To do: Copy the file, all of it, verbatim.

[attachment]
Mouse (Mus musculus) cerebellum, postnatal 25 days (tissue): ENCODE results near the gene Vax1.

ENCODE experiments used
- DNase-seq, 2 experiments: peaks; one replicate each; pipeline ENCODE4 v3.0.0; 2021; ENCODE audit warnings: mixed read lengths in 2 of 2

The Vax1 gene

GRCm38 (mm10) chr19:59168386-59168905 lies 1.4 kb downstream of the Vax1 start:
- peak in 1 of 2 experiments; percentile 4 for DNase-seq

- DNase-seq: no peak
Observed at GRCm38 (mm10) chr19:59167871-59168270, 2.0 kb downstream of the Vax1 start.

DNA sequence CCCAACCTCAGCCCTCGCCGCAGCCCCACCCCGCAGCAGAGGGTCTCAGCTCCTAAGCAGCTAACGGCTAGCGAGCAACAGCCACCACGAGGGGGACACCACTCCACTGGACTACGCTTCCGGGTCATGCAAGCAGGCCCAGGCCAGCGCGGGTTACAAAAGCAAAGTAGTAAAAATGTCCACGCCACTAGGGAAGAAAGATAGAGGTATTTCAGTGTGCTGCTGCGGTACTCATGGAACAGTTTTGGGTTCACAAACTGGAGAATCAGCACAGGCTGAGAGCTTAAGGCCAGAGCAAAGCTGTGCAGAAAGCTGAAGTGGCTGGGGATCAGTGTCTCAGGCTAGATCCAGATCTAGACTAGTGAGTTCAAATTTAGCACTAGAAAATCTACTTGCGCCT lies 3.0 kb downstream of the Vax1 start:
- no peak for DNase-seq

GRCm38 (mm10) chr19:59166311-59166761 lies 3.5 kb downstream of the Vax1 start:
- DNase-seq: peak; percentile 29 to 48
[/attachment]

Mouse (Mus musculus) cerebellum, postnatal 25 days (tissue): ENCODE results near the gene Vax1.

ENCODE experiments used
- DNase-seq, 2 experiments: peaks; one replicate each; pipeline ENCODE4 v3.0.0; 2021; ENCODE audit warnings: mixed read lengths in 2 of 2

The Vax1 gene

GRCm38 (mm10) chr19:59168386-59168905 lies 1.4 kb downstream of the Vax1 start:
- peak in 1 of 2 experiments; percentile 4 for DNase-seq

- DNase-seq: no peak
Observed at GRCm38 (mm10) chr19:59167871-59168270, 2.0 kb downstream of the Vax1 start.

DNA sequence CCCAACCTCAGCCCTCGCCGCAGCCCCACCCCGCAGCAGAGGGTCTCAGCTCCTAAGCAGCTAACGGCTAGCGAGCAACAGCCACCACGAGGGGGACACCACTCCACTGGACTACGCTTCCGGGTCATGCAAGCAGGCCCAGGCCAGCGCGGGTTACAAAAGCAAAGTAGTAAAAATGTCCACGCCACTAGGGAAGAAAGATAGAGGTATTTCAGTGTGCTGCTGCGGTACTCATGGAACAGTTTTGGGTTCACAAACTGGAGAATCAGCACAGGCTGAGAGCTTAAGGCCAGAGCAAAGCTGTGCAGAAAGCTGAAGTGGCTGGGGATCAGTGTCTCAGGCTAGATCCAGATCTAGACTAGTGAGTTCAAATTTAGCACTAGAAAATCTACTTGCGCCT lies 3.0 kb downstream of the Vax1 start:
- no peak for DNase-seq

GRCm38 (mm10) chr19:59166311-59166761 lies 3.5 kb downstream of the Vax1 start:
- DNase-seq: peak; percentile 29 to 48